Most of the quotes flying and scenes viewed were from Female Trouble, starring Divine as Dawn Davenport: "Nice girls don't wear cha-cha heels!" "Not on Christmas... not on Christmas..." There are so many great lines—what's your favorite?

But here are two drawings of Divine as Dawn. The blue lines on the left are a bit light and I should ink it. I like the effect of the inked drawing over the blue lines to the right... makes her look like she has eyeshadow on.

Monday, November 2, 2009

Killed DC Heroes: Pre CRISIS

Call me old-fashioned if you will! But with the latest bounties and murder storyline in JUSTICE SOCIETY, I must say it: comic book murder is overdone to the point that it's no longer dramatic or powerful. It used to be a real event when something like this happened. Now, it's body parts, entrails and blood everywhere. And, often, there was purpose beyond "death." Take Mister Terrific's murder; the whole suspense point was that no one was on the satellite but the JLA and JSA... so whoever murdered Mr. T was a good guy. Of course, that's not how the story turned out. Go read JLA 171-172 for that. :-) Before I go on, enjoy this sketch of 3 dead heroes (Golden Age Batman, Silver Age Batwoman, and Golden Age Mister Terrific).

Now, I will look at killed-off heroes in the DC Universe from 1935-1985 (up until the CRISIS series). I may need your help, but here we go:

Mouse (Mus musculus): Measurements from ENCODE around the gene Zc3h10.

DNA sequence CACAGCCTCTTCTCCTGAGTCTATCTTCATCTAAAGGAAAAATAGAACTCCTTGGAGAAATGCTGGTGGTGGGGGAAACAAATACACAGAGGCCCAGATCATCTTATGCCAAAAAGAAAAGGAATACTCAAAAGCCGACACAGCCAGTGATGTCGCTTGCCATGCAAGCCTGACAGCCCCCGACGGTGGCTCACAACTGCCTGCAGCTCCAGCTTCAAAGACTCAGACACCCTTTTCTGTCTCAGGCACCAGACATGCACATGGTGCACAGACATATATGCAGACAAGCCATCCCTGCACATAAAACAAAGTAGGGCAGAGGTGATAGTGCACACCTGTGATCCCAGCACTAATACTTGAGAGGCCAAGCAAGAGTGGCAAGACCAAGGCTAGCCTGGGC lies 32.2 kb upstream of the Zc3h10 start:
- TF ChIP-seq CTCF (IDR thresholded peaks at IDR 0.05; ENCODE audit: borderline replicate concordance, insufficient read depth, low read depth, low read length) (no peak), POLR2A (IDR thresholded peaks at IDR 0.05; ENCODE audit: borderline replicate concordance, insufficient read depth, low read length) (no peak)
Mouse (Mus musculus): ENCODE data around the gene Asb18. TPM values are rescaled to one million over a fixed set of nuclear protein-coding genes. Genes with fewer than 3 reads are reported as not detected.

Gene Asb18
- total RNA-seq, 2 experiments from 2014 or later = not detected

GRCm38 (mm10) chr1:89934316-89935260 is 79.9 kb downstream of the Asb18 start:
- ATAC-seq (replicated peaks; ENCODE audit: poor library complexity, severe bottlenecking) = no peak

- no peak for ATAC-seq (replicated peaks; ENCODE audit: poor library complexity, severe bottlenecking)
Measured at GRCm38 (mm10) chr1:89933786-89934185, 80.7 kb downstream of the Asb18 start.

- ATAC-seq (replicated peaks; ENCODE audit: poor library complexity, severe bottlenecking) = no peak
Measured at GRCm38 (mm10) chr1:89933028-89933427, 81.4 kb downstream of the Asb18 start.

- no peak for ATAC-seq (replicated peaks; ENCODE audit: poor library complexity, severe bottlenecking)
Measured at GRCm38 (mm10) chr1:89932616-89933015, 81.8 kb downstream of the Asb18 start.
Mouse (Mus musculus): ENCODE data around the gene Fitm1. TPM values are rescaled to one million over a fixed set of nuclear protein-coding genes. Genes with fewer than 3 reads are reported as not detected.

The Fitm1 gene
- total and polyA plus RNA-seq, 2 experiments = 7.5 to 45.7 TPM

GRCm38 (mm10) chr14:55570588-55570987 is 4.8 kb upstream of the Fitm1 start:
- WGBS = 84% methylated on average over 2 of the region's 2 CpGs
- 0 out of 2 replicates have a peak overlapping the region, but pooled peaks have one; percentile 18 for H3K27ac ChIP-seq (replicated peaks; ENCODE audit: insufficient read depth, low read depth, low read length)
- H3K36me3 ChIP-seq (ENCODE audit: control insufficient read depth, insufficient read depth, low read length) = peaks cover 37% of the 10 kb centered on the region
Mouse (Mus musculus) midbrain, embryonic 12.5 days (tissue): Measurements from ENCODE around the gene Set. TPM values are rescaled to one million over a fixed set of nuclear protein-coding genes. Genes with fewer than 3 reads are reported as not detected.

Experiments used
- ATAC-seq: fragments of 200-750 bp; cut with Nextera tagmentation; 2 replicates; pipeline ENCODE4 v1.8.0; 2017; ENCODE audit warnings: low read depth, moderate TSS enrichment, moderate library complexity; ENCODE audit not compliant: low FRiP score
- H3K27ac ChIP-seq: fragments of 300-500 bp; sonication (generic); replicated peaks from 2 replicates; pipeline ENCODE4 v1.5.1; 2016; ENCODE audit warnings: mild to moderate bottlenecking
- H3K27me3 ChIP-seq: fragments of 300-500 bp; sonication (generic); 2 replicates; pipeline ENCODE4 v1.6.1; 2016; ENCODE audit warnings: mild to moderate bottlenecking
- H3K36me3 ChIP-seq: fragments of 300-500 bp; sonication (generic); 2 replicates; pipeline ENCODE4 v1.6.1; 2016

• Ferro Lad (Legion—30th century, died saving galaxy from the Sun-Eater, 1967)
  • Doom Patrol (Chief, Negative Man, Elasti-Girl; sacrificed selves; 1968)
  • Larry Lance (Golden Age, Earth-2, died saving Black Canary, 1969)
  • Wing (Golden Age, Earth-2, announced dead from battle with the Nebula Man, 1972)
  • Invisible Kid (Legion—30th century, crushed by Validus, 1974; tho he came back in 1983 I think)
  • Chemical King (Legion—30th century, died preventing the outbreak of a world war, 1977)
  • Batman (Golden Age, Earth-2, dying of cancer, fights Felix Faust to the death, 1979)
  • Mister Terrific (Golden Age, Earth-2, murdered by the Spirit King, 1979)
  • Batwoman (Silver Age, Earth-1, murdered by the Bronze Tiger, 1980)
  • Air Wave (announced killed by an escaped convict, 1981)
  • Crimson Avenger (Golden Age, Earth-2, died saving city, 1981)
  • Terra (Earth-1, killed in rock slide using own powers, 1984)
  • Karate Kid (Legion—30th century, killed by Nemesis Kid, 1984)